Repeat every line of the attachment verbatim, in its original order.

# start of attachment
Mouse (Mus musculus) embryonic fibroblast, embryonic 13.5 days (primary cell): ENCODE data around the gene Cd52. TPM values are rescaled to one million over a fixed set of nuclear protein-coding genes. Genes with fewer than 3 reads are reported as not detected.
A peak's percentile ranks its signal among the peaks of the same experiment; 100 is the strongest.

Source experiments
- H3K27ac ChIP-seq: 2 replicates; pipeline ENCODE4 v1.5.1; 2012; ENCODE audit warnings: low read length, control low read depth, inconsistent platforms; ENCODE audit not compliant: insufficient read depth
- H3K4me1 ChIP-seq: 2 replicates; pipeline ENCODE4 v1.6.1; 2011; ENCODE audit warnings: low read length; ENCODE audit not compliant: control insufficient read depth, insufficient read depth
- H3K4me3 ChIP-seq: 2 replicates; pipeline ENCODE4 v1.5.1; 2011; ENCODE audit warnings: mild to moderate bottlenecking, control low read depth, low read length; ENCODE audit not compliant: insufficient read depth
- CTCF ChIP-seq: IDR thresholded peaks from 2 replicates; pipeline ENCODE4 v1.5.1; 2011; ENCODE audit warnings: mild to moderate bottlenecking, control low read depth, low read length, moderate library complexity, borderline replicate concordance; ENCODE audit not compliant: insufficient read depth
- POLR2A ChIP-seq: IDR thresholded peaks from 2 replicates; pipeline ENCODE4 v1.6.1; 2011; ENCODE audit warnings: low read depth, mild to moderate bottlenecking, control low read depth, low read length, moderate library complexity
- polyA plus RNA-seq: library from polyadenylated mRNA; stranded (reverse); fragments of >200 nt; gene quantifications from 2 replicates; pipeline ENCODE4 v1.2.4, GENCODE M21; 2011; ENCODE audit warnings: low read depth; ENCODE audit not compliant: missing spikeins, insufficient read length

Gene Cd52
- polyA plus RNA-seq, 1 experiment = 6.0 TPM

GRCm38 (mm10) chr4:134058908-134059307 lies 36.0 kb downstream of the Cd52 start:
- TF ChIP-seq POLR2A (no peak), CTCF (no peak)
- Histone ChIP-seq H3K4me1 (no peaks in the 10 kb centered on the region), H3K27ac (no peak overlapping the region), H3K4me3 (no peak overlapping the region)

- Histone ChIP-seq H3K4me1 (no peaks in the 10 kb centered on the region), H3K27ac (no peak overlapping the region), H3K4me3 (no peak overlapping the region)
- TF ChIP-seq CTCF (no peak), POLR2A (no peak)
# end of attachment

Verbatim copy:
Mouse (Mus musculus) embryonic fibroblast, embryonic 13.5 days (primary cell): ENCODE data around the gene Cd52. TPM values are rescaled to one million over a fixed set of nuclear protein-coding genes. Genes with fewer than 3 reads are reported as not detected.
A peak's percentile ranks its signal among the peaks of the same experiment; 100 is the strongest.

Source experiments
- H3K27ac ChIP-seq: 2 replicates; pipeline ENCODE4 v1.5.1; 2012; ENCODE audit warnings: low read length, control low read depth, inconsistent platforms; ENCODE audit not compliant: insufficient read depth
- H3K4me1 ChIP-seq: 2 replicates; pipeline ENCODE4 v1.6.1; 2011; ENCODE audit warnings: low read length; ENCODE audit not compliant: control insufficient read depth, insufficient read depth
- H3K4me3 ChIP-seq: 2 replicates; pipeline ENCODE4 v1.5.1; 2011; ENCODE audit warnings: mild to moderate bottlenecking, control low read depth, low read length; ENCODE audit not compliant: insufficient read depth
- CTCF ChIP-seq: IDR thresholded peaks from 2 replicates; pipeline ENCODE4 v1.5.1; 2011; ENCODE audit warnings: mild to moderate bottlenecking, control low read depth, low read length, moderate library complexity, borderline replicate concordance; ENCODE audit not compliant: insufficient read depth
- POLR2A ChIP-seq: IDR thresholded peaks from 2 replicates; pipeline ENCODE4 v1.6.1; 2011; ENCODE audit warnings: low read depth, mild to moderate bottlenecking, control low read depth, low read length, moderate library complexity
- polyA plus RNA-seq: library from polyadenylated mRNA; stranded (reverse); fragments of >200 nt; gene quantifications from 2 replicates; pipeline ENCODE4 v1.2.4, GENCODE M21; 2011; ENCODE audit warnings: low read depth; ENCODE audit not compliant: missing spikeins, insufficient read length

Gene Cd52
- polyA plus RNA-seq, 1 experiment = 6.0 TPM

GRCm38 (mm10) chr4:134058908-134059307 lies 36.0 kb downstream of the Cd52 start:
- TF ChIP-seq POLR2A (no peak), CTCF (no peak)
- Histone ChIP-seq H3K4me1 (no peaks in the 10 kb centered on the region), H3K27ac (no peak overlapping the region), H3K4me3 (no peak overlapping the region)

- Histone ChIP-seq H3K4me1 (no peaks in the 10 kb centered on the region), H3K27ac (no peak overlapping the region), H3K4me3 (no peak overlapping the region)
- TF ChIP-seq CTCF (no peak), POLR2A (no peak)